There has been a transition to the web for many newspapers, and in that transition they have had to respond to how advertising is done and is paid for. The subscription model is practically nonexistent and the classifieds must compete with the likes of Craigslist.

Newspapers like the Tribune have adjusted in some fashion, employing blogging as an immediate information source and editorial venue and even creating positions such as the Online Editor. The News Tribune has been lucky to have Mark Briggs in that role. Mark, as has been mentioned here before, is one of his industry’s area experts in the use of online tools and applications by journalists, having authored Journalism 2.0 as an example.

But when Devona Wells left the Tribune, her blog, Open House, seemed to stop regularly posting. The blog was still prominent on the home page and one of the recent posts made stayed on as a link from the equivalent of the web site’s front page for more than two weeks. It was like finding a major bug in your software. Every time I went to the web site, it was there. Certainly other content was changing with frequency, but to leave a blog post up front for so long felt wrong. Yes, I know I haven’t posted myself in a few days, but I am not a newspaper. Besides, I am making up for it in length of post.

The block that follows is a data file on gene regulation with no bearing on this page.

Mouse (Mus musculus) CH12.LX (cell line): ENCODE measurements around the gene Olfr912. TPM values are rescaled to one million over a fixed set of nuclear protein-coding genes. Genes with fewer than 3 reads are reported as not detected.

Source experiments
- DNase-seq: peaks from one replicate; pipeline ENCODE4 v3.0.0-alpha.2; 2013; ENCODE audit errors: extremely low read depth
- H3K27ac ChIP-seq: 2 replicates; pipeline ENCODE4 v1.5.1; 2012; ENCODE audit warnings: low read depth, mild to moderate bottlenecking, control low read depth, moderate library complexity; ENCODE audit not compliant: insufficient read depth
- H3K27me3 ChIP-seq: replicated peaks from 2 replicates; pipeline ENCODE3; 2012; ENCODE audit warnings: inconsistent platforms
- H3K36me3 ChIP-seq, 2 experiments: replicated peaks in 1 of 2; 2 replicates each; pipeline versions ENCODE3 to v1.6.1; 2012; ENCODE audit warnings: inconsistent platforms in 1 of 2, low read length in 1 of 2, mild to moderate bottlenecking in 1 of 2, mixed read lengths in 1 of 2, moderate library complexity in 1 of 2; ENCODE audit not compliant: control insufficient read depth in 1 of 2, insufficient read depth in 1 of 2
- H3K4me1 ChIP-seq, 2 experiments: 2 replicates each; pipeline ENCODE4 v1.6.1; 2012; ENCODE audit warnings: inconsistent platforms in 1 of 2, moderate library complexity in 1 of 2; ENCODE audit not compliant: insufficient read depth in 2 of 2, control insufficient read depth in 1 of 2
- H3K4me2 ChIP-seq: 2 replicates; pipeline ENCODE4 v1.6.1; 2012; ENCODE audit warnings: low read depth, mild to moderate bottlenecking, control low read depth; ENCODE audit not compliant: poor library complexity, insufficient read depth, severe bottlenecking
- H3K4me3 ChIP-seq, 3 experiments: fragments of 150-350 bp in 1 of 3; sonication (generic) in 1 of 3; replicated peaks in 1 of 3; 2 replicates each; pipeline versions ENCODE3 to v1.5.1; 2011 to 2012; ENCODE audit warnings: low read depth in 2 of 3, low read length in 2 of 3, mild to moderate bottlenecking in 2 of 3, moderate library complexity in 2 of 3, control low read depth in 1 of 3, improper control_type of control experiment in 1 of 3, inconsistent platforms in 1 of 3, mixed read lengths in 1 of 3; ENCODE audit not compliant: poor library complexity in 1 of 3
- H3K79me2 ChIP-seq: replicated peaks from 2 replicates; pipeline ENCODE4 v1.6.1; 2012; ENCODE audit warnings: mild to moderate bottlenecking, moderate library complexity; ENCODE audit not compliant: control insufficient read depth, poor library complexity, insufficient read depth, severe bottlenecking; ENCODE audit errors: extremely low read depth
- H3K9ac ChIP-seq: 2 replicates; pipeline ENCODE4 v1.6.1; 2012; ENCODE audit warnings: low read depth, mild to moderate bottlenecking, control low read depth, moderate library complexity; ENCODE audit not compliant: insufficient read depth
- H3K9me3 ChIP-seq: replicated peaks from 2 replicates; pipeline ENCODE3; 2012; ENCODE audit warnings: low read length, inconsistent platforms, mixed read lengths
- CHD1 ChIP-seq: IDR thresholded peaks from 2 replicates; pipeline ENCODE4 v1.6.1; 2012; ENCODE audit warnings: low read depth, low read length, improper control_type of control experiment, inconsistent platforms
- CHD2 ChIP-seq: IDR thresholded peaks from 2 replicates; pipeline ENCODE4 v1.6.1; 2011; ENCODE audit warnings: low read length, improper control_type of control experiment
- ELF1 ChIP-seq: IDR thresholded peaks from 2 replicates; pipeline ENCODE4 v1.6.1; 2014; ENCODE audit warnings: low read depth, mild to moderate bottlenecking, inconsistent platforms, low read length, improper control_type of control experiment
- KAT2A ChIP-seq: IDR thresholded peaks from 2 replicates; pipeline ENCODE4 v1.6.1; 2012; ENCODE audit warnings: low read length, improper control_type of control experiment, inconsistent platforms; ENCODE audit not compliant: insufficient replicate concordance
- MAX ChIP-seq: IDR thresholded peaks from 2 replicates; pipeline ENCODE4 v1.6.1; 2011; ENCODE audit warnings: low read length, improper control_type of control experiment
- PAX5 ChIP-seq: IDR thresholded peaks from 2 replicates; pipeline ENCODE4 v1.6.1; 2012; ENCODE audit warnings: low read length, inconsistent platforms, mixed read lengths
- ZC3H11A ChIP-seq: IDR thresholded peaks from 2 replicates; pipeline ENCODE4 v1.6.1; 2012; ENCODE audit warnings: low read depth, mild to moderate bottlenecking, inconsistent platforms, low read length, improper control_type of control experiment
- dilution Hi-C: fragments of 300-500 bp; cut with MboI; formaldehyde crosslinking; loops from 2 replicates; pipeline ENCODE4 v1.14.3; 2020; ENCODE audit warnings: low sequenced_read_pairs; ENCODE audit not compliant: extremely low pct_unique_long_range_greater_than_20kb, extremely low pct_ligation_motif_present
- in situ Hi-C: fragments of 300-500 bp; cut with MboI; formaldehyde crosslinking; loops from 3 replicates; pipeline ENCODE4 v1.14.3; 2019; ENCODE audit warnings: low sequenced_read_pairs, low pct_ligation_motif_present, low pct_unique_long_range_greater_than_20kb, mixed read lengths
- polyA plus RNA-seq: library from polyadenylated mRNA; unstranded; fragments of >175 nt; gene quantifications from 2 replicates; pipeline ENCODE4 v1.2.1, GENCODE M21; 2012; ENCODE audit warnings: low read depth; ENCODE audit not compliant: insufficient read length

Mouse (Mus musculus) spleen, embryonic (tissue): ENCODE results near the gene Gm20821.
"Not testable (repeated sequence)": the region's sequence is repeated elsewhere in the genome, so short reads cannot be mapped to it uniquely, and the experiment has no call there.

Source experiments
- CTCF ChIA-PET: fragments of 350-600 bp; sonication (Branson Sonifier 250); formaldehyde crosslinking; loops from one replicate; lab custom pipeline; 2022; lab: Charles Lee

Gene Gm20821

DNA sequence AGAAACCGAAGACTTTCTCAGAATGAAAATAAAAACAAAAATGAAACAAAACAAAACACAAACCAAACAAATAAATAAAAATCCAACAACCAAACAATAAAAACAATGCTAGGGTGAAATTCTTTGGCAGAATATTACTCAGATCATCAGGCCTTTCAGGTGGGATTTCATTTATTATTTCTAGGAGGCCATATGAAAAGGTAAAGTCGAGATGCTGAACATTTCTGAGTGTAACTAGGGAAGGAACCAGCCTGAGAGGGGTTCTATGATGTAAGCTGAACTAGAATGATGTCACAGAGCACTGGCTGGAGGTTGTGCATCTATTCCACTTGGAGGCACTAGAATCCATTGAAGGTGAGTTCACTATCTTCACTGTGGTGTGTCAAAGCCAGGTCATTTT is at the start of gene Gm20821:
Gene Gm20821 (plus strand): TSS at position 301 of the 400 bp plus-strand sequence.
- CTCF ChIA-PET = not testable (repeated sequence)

So where do we turn for real time news and information? Erik B, who has a blog on FeedTacoma, created a discussion on this topic. For a good back and forth on whether the blogosphere can pick up some of the slack, read the comments from that post.